Third, Secretary of State Rex Tillerson has called on the Arab states to stop blockading Qatar as Trump continues to applaud the move, a contradiction noted acidly on Twitter by Sen. Chris Murphy, D-Connecticut:
June 9: “Tillerson strongly opposes blockade. POTUS tweeted enthusiastic support. I don’t think this is how foreign policy is supposed to work.”
From this it follows that Trump didn’t even see the Qatar development coming. He apparently just didn’t understand, either while in Saudi Arabia or afterward, how important Qatar is to the U.S.
So how can the crisis be resolved?
The U.S. can’t actually cut Qatar loose, whatever Trump signaled in his tweet. It isn’t some rogue state. It’s a necessary regional ally.
Furthermore, if the U.S. pushes Qatar away, other regional actors would be happy to take its place.
The worst scenario would be closer ties between Qatar and Iran and Russia, which are trying to take advantage of Trump’s blunder. Turkey, itself a U.S. ally that is growing closer to Russia and Iran, has already tossed Qatar a lifeline in the form of goods to replace those that aren’t coming from the gulf.
The Saudis would like to weaken or even replace Qatar’s ruler, Sheikh Tamim bin Hamad Al Thani. That would also be a terrible result. Tamim has been a stable U.S. ally. Regime change at the Saudis’ behest would send the message to the region that Saudi Arabia, not Washington, is calling the shots.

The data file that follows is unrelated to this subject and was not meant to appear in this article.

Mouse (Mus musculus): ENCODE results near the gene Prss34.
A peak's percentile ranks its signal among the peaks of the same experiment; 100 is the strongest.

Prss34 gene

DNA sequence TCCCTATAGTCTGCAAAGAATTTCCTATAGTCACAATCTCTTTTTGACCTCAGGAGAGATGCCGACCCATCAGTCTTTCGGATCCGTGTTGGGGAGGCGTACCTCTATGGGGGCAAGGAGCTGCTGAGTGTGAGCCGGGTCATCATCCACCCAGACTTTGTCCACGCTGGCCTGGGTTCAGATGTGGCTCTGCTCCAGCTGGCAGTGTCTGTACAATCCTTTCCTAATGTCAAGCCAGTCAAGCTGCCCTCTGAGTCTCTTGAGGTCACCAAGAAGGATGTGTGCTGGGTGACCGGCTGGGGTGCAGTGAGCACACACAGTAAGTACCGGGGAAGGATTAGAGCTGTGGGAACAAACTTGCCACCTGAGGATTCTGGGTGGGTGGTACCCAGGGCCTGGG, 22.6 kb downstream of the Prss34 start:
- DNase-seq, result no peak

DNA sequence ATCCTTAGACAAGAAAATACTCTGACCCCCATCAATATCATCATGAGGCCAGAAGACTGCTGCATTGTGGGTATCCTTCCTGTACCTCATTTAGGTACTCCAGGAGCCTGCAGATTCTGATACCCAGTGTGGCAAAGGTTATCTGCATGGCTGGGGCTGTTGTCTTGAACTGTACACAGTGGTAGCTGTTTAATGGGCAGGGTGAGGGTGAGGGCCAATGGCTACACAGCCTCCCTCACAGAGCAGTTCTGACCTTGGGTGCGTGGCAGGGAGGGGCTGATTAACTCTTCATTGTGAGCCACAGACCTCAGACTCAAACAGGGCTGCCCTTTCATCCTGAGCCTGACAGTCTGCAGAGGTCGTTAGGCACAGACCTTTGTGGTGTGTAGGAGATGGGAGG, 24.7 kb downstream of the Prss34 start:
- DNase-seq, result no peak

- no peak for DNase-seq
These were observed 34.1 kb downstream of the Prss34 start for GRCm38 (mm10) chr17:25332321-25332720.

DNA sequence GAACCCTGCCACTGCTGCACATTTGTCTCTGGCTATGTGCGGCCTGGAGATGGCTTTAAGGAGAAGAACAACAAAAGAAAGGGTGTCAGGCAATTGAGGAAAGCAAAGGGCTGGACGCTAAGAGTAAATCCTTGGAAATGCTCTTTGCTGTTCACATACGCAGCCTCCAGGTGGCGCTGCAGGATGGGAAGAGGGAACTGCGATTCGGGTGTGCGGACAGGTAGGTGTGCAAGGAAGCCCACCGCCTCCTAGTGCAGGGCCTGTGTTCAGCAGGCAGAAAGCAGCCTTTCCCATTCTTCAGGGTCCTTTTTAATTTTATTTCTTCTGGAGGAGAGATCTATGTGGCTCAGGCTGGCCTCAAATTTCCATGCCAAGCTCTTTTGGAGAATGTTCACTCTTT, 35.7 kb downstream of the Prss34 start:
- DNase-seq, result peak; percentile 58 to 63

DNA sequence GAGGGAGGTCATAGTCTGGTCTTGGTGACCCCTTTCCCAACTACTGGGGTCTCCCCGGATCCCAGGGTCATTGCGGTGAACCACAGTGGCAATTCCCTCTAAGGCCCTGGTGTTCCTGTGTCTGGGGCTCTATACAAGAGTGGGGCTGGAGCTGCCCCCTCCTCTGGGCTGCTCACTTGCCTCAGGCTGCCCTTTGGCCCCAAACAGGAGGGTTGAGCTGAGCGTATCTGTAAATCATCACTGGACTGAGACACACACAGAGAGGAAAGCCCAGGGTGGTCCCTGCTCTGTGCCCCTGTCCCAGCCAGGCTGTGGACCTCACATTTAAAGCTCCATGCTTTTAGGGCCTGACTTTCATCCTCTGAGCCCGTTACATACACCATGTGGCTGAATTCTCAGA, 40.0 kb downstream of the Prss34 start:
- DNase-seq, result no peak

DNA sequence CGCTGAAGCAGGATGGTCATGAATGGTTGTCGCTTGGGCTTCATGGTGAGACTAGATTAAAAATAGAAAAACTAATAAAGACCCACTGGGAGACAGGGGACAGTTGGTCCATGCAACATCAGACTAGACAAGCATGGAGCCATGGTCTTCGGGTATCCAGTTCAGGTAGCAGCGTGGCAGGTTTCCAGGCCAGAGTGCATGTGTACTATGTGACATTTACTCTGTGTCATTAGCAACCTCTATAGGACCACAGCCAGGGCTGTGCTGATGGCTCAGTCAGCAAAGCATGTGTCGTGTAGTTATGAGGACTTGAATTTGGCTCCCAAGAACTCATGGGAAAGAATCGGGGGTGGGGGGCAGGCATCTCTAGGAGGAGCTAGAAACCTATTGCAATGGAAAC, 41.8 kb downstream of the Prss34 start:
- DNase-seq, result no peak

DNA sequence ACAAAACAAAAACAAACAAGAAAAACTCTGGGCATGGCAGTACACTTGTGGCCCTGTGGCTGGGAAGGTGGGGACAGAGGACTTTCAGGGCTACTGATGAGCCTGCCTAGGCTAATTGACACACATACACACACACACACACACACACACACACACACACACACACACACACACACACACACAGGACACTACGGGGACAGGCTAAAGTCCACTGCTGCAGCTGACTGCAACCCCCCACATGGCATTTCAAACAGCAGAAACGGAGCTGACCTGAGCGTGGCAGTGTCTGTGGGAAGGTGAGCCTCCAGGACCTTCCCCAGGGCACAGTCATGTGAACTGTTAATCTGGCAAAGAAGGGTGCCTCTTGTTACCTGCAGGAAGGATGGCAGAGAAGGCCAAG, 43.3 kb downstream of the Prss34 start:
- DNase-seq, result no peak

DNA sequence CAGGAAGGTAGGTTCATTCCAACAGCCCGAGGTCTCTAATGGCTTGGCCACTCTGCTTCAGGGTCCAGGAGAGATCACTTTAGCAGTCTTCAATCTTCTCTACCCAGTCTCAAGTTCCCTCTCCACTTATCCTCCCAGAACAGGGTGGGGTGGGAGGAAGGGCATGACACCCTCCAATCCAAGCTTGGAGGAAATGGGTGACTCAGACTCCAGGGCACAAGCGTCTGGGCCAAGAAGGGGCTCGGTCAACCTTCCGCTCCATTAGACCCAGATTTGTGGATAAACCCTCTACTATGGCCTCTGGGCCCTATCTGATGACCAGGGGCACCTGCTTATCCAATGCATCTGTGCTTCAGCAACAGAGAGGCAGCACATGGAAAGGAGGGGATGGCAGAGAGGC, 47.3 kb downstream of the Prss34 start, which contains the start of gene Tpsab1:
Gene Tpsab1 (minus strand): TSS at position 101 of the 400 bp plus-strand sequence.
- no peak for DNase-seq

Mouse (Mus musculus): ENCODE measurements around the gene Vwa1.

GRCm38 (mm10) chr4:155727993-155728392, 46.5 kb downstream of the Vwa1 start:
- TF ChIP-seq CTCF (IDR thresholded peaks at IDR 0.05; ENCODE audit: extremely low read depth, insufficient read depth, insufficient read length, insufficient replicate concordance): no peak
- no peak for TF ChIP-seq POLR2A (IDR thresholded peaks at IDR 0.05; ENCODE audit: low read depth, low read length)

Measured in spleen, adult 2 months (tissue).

It would be great if Trump would retract his comments. But based on past practice, that’s not going to happen.
The least bad outcome would therefore involve some mild concessions from Qatar that would satisfy the Saudis and provide Trump with a face-saving way to reassert U.S. support.
For example, Qatar could agree to rein in Hamas, which it supports alongside other offshoots of the international Muslim Brotherhood.
Qatar has already shown its productive influence on Hamas by urging the Palestinian group to announce that it would accept a two-state solution to the Arab-Israeli impasse. Further restraint by Hamas could help with a U.S.-Saudi peace initiative, if one continues to develop.
Another option for the Qataris would be to cool their relations with Iran, though that could prove difficult because the two countries share a natural gas field.
Finally, there’s Al-Jazeera, which the Saudis hate and Qatar hosts and funds. The news network is allowed to criticize and report negative news about anyone it likes in the region - except Qatar. It would be a shame to see the network’s freedom further curtailed, but doing so could potentially reduce Saudi-Qatari tensions.
The key point here is that it’s a good thing that the Saudis couldn’t care less about Qatari funding reaching terrorists. They care about Qatar’s regional stance as a gulf counterweight to them - and as a public critic via Al-Jazeera.
The U.S. should now take steps to address the actual differences between its allies. Otherwise, Trump’s error could undermine its interests.
Noah Feldman is a Bloomberg View columnist. He is a professor of constitutional and international law at Harvard University and was a clerk to U.S. Supreme Court Justice David Souter. His seven books include “The Three Lives of James Madison: Genius, Partisan, President” and “Cool War: The Future of Global Competition.”